Counting Cars

May Sales Surprisingly Bad

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U.S. Light Vehicle sales fell unexpectedly to a seasonally adjusted annual rate of 13.73 million units, the lowest SAAR since December, and far below most analyst projections. 

Forecast May U.S. LV SAAR: 14.56 million units.
Actual May SAAR: 13.73 million units
Total U.S. May deliveries: 1,330,197.

It's possible that the slow progress in creating jobs - U.S. unemployment rose to 8.2% from 8.1% in the latest government release - is more relevant to the auto market than previously thought. With all companies reporting, May U.S. Light Vehicle sales finished well below expectations. The 1,330,197 light vehicle deliveries translate into a 13.75 million unit SAAR, the worst of the year, and well below consensus projections and WardsAuto's own forecast.

While daily sales were up 16% vs same-month 2011,  year-ago sales were driven down by the Japanese tsunami-related dearth of supply.

Up to this point, slow overal economic growth and weak employment numbers have done little to slow the auto market's growth in 2012. And industry talk, even toward the end of the month, reflected expectations of a big extended-Memorial Day selling period, and reports of increased incentive spending also pointed toward larger volume sales.

But now it looks like incentives may have been more of a defensive tactic to keep sales from slipping even further.

Chrysler was first out of the gate reportng a 20% year-over-year increase in sales, on volume sales of 150,041 cars and light trucks. The growth in DSR was below expectations and recent trend, which has been closer to 30% for several months. Chrysler's yr/yr uptick was the company's smallest in 12 months.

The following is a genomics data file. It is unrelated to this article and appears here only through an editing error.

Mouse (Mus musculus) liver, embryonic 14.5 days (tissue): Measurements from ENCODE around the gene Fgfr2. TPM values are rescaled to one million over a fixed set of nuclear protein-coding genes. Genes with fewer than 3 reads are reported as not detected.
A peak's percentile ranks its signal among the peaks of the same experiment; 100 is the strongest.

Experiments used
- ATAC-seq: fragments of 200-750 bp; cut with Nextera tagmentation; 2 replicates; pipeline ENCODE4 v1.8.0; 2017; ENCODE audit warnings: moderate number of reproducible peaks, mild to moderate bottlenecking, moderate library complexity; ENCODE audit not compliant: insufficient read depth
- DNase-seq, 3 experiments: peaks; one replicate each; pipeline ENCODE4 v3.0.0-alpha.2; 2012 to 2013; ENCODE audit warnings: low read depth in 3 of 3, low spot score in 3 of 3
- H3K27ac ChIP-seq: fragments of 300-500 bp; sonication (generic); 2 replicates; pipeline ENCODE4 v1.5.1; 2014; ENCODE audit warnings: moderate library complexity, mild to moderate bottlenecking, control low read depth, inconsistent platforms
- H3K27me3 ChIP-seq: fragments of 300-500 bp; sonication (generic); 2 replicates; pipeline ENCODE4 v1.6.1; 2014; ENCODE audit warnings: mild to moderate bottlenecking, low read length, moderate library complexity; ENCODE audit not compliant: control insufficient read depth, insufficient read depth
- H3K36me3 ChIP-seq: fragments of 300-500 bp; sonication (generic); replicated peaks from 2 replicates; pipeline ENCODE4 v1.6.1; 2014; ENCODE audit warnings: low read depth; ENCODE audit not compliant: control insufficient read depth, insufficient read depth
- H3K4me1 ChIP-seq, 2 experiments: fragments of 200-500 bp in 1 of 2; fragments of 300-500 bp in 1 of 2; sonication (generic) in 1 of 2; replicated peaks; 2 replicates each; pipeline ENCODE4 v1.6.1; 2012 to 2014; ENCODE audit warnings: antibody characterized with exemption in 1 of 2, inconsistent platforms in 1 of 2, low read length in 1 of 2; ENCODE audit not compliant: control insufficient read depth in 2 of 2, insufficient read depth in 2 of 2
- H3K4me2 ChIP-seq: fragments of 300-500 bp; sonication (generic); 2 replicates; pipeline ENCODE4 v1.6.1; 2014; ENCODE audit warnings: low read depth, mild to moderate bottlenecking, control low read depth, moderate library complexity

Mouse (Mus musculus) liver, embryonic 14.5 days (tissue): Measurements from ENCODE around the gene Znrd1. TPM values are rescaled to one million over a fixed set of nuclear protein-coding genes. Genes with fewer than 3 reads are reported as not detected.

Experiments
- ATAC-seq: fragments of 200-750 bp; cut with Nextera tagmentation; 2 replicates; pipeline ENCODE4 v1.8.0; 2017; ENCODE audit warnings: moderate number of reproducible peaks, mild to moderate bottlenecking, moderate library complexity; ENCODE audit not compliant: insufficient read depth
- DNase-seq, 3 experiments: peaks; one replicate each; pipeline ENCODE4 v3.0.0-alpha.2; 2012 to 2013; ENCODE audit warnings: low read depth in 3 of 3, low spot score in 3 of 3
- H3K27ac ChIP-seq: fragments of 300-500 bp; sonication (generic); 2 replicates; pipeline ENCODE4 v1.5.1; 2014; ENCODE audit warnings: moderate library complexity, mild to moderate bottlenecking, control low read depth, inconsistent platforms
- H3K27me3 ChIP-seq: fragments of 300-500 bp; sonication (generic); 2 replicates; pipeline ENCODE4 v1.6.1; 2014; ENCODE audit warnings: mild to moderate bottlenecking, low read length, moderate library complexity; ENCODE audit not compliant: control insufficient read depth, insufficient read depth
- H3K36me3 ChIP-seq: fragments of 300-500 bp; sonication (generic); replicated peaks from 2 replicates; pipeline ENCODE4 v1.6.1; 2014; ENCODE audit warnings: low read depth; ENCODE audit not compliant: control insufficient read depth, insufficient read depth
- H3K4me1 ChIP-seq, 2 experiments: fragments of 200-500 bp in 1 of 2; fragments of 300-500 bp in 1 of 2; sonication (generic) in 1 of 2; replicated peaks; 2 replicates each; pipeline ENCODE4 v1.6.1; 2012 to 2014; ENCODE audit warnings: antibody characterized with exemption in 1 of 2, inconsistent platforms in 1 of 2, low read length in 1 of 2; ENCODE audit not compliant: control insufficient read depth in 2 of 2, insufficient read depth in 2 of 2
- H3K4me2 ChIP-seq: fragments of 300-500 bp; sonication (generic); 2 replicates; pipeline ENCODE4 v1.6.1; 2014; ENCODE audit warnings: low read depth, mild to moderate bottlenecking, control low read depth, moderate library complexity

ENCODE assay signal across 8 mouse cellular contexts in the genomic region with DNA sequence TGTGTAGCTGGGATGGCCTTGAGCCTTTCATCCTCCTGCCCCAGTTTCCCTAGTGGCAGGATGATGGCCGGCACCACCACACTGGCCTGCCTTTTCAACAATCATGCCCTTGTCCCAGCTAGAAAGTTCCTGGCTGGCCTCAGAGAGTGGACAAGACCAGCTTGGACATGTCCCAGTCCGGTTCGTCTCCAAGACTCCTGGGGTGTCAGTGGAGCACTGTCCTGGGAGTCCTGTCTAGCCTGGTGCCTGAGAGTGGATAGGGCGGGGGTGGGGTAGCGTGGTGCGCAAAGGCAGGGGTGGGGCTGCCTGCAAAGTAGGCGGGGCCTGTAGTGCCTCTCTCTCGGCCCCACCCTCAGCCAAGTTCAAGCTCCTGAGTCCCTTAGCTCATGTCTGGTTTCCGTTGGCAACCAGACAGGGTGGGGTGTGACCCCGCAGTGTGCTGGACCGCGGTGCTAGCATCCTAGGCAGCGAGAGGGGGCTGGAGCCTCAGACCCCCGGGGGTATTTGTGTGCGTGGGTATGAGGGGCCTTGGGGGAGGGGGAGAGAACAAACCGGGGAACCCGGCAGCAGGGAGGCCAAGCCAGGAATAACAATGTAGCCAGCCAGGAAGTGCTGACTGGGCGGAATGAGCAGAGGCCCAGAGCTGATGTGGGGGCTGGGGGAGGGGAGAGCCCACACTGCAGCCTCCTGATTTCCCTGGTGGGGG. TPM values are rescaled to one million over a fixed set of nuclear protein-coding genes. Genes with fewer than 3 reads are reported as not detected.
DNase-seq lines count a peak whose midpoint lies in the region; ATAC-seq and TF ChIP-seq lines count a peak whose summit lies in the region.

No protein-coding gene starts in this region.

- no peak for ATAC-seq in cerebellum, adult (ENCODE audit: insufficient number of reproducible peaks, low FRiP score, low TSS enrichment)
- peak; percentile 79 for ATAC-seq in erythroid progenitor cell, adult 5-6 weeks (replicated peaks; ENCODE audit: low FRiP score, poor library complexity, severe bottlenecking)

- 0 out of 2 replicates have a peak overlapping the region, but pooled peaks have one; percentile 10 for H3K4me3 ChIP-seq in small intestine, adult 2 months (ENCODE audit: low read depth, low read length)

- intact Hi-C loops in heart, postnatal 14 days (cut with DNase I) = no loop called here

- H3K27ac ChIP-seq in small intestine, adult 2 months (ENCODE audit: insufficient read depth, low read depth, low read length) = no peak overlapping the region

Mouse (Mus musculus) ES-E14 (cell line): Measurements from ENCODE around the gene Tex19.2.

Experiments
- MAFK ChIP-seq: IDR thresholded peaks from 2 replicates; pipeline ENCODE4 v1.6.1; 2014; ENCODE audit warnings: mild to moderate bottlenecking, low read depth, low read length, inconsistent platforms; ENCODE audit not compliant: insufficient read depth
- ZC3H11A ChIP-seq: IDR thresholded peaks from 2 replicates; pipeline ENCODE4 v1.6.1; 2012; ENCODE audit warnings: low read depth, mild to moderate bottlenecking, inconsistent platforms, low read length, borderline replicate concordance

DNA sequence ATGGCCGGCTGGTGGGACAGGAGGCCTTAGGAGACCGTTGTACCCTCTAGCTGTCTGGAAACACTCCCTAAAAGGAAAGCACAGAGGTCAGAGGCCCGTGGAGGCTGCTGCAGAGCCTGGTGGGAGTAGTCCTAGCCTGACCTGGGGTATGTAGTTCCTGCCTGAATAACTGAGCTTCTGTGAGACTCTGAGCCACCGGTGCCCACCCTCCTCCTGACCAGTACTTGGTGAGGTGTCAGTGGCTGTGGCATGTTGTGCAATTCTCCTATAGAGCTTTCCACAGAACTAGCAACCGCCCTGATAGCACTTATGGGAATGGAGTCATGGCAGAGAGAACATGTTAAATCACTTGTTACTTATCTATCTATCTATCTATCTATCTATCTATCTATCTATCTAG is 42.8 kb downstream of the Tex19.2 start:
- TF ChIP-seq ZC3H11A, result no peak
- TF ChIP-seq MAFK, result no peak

Ford reported daily sales up just 3.9%, while GM came in only 2.4% above year-ago.

Collectively, Detroit 3 companies were up 6.9%.

Toyota and Nissan also came in below forecast. Toyota was up 72.9% over their tsunami-devastated year-ago sales results, but the company's DSR grew just 5% from April to May.

Honda was up 36.3% versus its abyssmal year-ago tally.

Nissan sales were up 11% yr/yr, but also fell below typical April to May growth.

Hyundai, limited by capacity issues, came in closer to projections, selling 4.5% more vehicles on a daily basis, than they did last year. Kia, meanwhile saw its first yr/yr dip in DSR since Aug 2010's unfavorable comparison to the enormous Clunker sales month of Aug 2009.

The low year-to-year growth for noth Korean companies is largely a reflection of their stellar year-ago, as both were both largely unaffected by tsusnami-related production and supplier problems.

Europeans auto makers weren't immune to the slowdown either.

BMW daily sales fell 1.2% from year ago, the company's first year/year decline since August.  Audi was up just 1.5%, while VW gained 18.3% (compared to its 35.6% growth year-to-date). Daimler tracked 12% above May 2011, but more than 15% below expectations.

May sales bring the U.S. Light Vehicle sales tally for the first five months of 2012 to 5,967,571 - a 13.4% improvement over same-period 2011. 

 

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What's Counting Cars?

Blogs and commentary about automotive data, industry trends, and the future of the auto industry.

Contributors

John Sousanis

John Sousanis oversees WardsAuto data operations as Director of Information Content, and is Ward’sAuto sales analyst. Follow John on Twitter @CountingCars.  

Haig Stoddard

Haig Stoddard is a veteran automotive industry analyst. His current focus is North America production and longterm sales forecasting.
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